Ryan Boudinot. Misconception. New York: Black Cat, 2009. 224 pages.
Misconception is a novel in the form of a memoir with a twist: we get the same story from two perspectives. But this isn’t just a case of he said, she said: it’s a thought-provoking exploration of both memoir and memory.
The memoir sections deal with a summer in the late-1980s, as 13 year-old Cedar and Kat explore a relationship. With the exception of what seems an inordinate obsession with masturbation, this reads like any other boy-meets-girl. But there is a twist (which I won’t give away), and what seems to be the truth isn’t necessarily so.
The novel starts out strong. Boudinot is a talented writer, and the book is well-written, with many memorable turns of phrase. Having one of the characters (Kat) write several chapters as a memoir in Cedar’s voice is a fascinating exercise. Boudinot definitely made her and Cedar’s voices distinct. But it doesn’t hold together quite well as a novel–there’s just the sense that something is missing. And the last twenty pages seemed mean-spirited for the sake of it. Like the pervasive masturbatory meme, this feels not like honesty or even verisimilitude, but an appeal to cheap shock value.
Bottom line: I’d definitely put this book on a reading list for a writing class, simply because of Boudinot’s sure style and innovative technique. Reading for pleasure, though, is another story.
I tend to open unsolicited packages with a bit of trepidation, and unsolicited books to review with a triple dose. “If this book was really good,” I think, at almost a subconscious level, “they wouldn’t be asking me to review it.” And I would have heard of it before.
Half the time, it’s just a warmed-over “guide to gambling” that’s neither offensive nor enlightening. Other times, it’s not even that mediocre. But sometimes, I get a real gem–something that makes opening up all those mysterious packages worthwhile. Richard Armstrong’s God Doesn’t Shoot Craps is such a book. It’s a rarity: a great gambling novel.
This is another paperback I discovered in the catacombs of the UNLV Special Collections stacks. The tagline is what sold me: “The most beautiful girls in Las Vegas couldn’t stop Eddie from winning.” Also, Library Journal called it “a groovy novel.” So, I figured, it’s about a card-counting Greg Brady. This might make for an entertaining 250 pages. It was really, really weird.
I’m back with a brand-new review of a nine year-old book. This is another example of a book jumping off the shelves of UNLV Libraries and into my hands based on little more than a hunch and a quick judge of the book’s cover. Figuring that any book that’s about magicians and features the erstwhile Barbary Coast bullnose on the cover can’t be too bad, I jumped in. I’d be remiss if I didn’t point out one last contributing factor: I saw The Prestige a few weeks ago, so I’m particularly open to reading a book about the underside of magicians. So, in a nutshell, I’m basing my opinions on 9 year-old books that I’ve just seen on two year-old movies that I’ve just watched.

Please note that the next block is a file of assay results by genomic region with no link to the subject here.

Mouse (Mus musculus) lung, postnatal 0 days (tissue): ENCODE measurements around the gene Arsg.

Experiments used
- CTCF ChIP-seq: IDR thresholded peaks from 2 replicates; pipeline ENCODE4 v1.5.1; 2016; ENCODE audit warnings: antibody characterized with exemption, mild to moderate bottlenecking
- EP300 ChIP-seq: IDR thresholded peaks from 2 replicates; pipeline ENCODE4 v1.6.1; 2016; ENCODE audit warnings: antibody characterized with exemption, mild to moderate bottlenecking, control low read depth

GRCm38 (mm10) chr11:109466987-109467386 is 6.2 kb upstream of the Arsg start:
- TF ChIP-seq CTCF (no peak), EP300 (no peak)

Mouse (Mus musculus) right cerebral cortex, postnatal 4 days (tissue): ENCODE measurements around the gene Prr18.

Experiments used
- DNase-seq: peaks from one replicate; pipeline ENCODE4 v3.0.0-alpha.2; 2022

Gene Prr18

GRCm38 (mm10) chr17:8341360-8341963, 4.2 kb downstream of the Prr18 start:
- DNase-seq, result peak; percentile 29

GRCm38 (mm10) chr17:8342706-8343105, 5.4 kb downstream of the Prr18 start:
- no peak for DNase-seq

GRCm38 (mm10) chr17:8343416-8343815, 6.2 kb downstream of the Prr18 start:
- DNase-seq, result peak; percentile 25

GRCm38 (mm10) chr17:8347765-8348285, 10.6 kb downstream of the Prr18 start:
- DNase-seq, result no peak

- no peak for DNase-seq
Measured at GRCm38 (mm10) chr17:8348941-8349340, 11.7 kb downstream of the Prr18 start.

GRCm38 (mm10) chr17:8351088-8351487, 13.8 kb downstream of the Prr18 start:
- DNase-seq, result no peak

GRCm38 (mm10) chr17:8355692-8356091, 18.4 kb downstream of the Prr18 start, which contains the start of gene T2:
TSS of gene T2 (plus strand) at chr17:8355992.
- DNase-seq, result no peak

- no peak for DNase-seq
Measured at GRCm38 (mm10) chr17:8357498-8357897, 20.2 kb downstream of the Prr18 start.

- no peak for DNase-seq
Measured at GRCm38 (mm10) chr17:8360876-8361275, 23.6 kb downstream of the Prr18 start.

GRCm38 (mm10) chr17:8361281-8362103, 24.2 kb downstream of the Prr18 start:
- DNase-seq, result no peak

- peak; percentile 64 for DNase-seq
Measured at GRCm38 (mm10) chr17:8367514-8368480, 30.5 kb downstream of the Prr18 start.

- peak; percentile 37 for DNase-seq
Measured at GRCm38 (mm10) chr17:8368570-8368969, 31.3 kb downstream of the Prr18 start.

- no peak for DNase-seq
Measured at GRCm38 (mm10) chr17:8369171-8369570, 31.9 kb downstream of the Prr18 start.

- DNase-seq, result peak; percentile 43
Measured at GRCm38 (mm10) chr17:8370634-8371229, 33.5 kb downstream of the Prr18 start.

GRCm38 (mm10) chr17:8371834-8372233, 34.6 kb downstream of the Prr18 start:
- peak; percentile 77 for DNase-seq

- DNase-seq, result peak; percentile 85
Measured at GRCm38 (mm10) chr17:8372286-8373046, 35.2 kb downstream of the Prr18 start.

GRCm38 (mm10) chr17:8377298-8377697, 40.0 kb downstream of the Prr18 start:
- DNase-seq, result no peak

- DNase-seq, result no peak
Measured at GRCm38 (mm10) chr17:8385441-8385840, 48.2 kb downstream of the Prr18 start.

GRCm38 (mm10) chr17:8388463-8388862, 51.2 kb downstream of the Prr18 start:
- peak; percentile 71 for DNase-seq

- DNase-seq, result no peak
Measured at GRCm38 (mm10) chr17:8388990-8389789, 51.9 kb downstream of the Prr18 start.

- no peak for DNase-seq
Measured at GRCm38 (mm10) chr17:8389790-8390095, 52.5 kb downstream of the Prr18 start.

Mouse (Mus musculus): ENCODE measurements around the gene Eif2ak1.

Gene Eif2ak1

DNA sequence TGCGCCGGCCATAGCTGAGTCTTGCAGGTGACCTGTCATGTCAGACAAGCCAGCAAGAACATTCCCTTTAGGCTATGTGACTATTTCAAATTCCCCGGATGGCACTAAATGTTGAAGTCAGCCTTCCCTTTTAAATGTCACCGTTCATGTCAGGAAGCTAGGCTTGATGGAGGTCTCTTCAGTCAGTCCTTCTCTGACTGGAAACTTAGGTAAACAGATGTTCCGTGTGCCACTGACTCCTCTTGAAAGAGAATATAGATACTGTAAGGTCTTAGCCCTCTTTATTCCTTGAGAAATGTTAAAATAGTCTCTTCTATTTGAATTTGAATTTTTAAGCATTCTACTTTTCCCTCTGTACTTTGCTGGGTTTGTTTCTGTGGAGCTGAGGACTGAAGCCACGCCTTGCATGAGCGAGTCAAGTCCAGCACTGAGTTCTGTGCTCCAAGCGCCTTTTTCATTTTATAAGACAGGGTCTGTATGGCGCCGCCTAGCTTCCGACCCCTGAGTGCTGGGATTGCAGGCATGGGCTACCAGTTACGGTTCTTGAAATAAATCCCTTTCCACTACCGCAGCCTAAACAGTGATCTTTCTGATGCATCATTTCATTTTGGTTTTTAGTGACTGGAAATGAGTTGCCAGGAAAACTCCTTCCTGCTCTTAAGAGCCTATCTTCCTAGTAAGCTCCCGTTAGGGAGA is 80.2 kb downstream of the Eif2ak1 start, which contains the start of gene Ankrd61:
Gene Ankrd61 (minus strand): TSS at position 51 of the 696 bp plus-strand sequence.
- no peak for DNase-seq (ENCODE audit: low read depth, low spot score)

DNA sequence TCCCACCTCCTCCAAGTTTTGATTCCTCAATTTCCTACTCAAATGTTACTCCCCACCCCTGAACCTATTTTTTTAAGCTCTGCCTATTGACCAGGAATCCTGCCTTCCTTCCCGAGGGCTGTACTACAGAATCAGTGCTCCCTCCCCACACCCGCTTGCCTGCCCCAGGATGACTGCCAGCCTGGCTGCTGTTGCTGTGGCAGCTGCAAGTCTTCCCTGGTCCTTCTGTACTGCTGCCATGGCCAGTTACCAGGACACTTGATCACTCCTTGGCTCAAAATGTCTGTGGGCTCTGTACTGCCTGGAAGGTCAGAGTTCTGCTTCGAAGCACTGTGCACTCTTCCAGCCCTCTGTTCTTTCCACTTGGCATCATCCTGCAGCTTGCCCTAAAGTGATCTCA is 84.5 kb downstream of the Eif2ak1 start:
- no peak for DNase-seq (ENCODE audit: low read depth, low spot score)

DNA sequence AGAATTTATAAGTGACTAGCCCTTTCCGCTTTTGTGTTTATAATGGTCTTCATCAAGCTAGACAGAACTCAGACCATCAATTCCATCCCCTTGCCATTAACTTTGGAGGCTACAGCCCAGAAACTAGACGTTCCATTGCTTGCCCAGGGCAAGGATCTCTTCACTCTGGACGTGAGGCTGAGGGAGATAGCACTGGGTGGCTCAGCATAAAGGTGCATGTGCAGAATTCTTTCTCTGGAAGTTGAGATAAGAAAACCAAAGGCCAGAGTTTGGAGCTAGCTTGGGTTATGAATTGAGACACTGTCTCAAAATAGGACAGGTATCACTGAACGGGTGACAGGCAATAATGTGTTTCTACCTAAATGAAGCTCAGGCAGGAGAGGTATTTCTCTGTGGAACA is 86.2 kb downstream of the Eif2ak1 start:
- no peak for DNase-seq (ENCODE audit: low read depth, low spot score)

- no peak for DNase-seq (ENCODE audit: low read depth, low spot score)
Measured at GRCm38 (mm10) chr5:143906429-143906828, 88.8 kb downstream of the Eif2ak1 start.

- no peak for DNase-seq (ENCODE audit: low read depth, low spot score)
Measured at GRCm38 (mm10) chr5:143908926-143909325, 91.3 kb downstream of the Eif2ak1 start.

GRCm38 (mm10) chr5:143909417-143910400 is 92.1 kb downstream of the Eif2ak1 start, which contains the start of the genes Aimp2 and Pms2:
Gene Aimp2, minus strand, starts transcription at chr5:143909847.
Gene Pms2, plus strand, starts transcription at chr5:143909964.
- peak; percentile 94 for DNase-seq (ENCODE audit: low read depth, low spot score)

I’m not convinced that books improve with age, but the good ones certainly do. And, as you’ll read, this is a very, very good book.
I read Elif Shafak’s The Flea Palace almost four years ago. I haven’t re-read it since, and don’t own a copy. But it’s still one of my favorite books, and I can still vividly recall much of the writing. Here’s what I had to say about it when I first reviewed it:
I saw this book in the “new books” shelf of UNLV’s Lied Library. The title jumped out at me, and I decided to read it on one of my cross-country flights back east. I originally approached it with some trepidation (it’s written by an academic, and in my experience most academic prose is eminently forgettable), but it’s a great book! Don’t trust me, read it yourself.
So keep on reading, and learn just why this book is one of my favorites.
My reposting of reviews continues. This one is a real gem. If you don’t believe me, look at the cover:
Click through to look at the big version of that if you don’t believe me, but yes, that is JFK and, yes, he does figure into the plot. Is he the BP on the count team? You’ll have to read on to find out.
By a strange coincidence, I’m meeting Ed Thorp today. I don’t think that this book is going to come up in conversation, but if it does, I’m covered.
James Swain. Loaded Dice. New York: Ballantine Books, 2004. 310 pp, $22.95 (hardcover)
When I started this site back in 2005, I posted many reviews as static pages. Now, instead of reformatting them all, I’m reposting them as posts. If you’re a longtime reader, enjoy the nostalgia, and if you’ve just found this site, it’s a chance to enjoy something new.
I’ve also made a few small graphics changes, so hitting the handy F5 key might make the site look better.
I’ve started with James Swain’s Loaded Dice, which was a fun book and the first fiction that I reviewed here. Enjoy. Click on through for the full review.